Severe Weather Awareness Week

The National Weather Service has announced that Severe Weather Awareness Week for 2016 is the week of March 21-25. But according to Kimberly Elder, coordinator of Emergency Management for Marshall County, preparedness for such a disaster such as severe weather needs to be a year-round process.

“Since disasters and emergencies can happen at any time and often without warning, one needs to know what to do, where to go and how to contact members of you family,” she said. “Now is the time to prepare – especially if there are children or elderly adults in the family or persons with disabilities.”

Elder suggested that while planning, persons should sit down as a family and talk about their disaster plan, then write it down and make sure everyone in the family has a copy. It should be noted that severe weather can often occur in the late afternoon when children may be home alone before parents get home from work. “Therefore, it is very important to make sure the children know that going to the shelter area is something they can and should do on their own,” she added.

Marshall County’s Emergency Management department offers several ways that residents can begin preparing for the severe weather season. The first is to make sure they are getting the warnings and then secondly to have a safe place to get into when warnings are sounded.

“Everyone should buy a simple NOAA Weather Radio which can be programed for Marshall County or for the area surrounding Marshall County. It is so important that residents get the warnings immediately to be able to get to their area of safety,” Elder said.

Sirens are set off for tornado warnings only in Marshall County, but policies vary by county in which warning sirens are used for. The sirens in Marshalltown, State Center and Gilman are set off by the communications center in Marshalltown. Other towns in the county use fire sirens set off by the local departments. Elder quickly pointed out that these sirens are only used to warn people who are outdoors of the impending danger – not everyone inside homes, businesses or factories can always hear them – and that is why weather radios are encouraged.

She also reminds residents that there is no all clear blasts of the sirens. “If the siren goes off more than once in any given storm it is because a new warning has been issued and danger is still present.”

Another way of receiving the warnings is through the Alert Iowa System. Residents can sign up for these emergency alerts on their cell phone, landline, text messaging, email, fax, TDD/TTY and social media by using the link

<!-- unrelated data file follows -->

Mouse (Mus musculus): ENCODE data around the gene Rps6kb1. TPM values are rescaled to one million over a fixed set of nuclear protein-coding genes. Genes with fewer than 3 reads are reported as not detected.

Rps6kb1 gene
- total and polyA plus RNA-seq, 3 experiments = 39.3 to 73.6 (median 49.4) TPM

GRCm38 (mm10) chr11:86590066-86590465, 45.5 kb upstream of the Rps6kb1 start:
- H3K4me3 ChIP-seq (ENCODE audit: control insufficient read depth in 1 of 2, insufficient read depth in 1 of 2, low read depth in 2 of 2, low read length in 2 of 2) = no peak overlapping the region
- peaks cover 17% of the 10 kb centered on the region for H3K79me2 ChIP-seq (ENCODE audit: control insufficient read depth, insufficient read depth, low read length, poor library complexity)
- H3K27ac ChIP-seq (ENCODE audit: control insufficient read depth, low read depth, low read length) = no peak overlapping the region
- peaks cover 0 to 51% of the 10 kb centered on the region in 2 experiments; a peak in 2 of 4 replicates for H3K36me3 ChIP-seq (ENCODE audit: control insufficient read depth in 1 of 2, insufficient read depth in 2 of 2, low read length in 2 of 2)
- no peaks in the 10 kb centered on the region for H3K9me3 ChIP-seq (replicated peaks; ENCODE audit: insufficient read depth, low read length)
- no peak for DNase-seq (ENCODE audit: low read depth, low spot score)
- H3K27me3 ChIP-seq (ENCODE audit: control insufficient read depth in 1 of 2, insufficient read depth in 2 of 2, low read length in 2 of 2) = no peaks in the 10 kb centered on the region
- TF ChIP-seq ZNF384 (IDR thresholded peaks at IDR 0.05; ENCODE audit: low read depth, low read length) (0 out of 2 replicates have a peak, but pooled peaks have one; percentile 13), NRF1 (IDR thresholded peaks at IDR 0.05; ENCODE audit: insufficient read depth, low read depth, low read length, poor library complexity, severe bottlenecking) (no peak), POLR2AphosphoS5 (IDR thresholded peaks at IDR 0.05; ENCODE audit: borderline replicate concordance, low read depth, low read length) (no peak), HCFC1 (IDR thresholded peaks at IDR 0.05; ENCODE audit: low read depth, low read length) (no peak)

Alerts are usually given as a watch when conditions are right for severe weather to occur, followed by the actual warning when the severe weather is eminent.

“It is important at a person or family get as many walls between them and the outside if a tornado is approaching. This should be in a basement or on the lowest floor if no basement is available,” Elder said. “Get under something like a table or solid stairway to protect your head from flying debris and stay away from windows.”

She added that the old myth of getting in a southwest corner of the basement and opening windows in your home a crack no longer apply.

And while pets are part of the family, Elder said that unless they come to the shelter with you when you go, “don’t worry about the pet – as animals have instinctive ways of protecting themselves. Get you and your family to the shelter as quick as possible.”

Just like the winter survival kit that is recommended for Iowans to have in case of blizzards etc., Elder said to freshen up that kit and bring it to your shelter area now. Things that should be included are water (one gallon per person for up to three days), flashlight and new batteries, portable radio and a weather radio, small first aid kit, snack items and food for at least three days, paper towels, trash bags, toilet paper and washcloths. Other items to consider are blankets or tarps, a whistle, and dust masks.

“Make sure you wear, take or have sturdy shoes already in the shelter area to provide protection from broken glass. Also if you have children in the family bike helmets provide extra protection, and teddy bears (stuffed animals) coloring books and crayons can help keep the children more calm,” Elder said.

Elder said she is available to do programs for school groups, civic groups and to provide churches, businesses and schools assistance to help plan their shelter areas. She can be contacted at 641-754-6385 or by email at kelder

A severe weather storm spotter training class will be held on April 7 at 6 p.m. in DeJardin Hall of the Iowa Valley Continuing Education building. Call the college at 752-4645 to register for the free class. Sign in will begin at 5:30 p.m. on the evening of the class, instructed by members of the National Weather Service Des Moines office in Johnston. The evening is open to anyone of any age who is interested in becoming a trained weather spotter.

“Don’t wait for someone else to do things for you – now is the time to make sure that you and your family are prepared,” Elder said.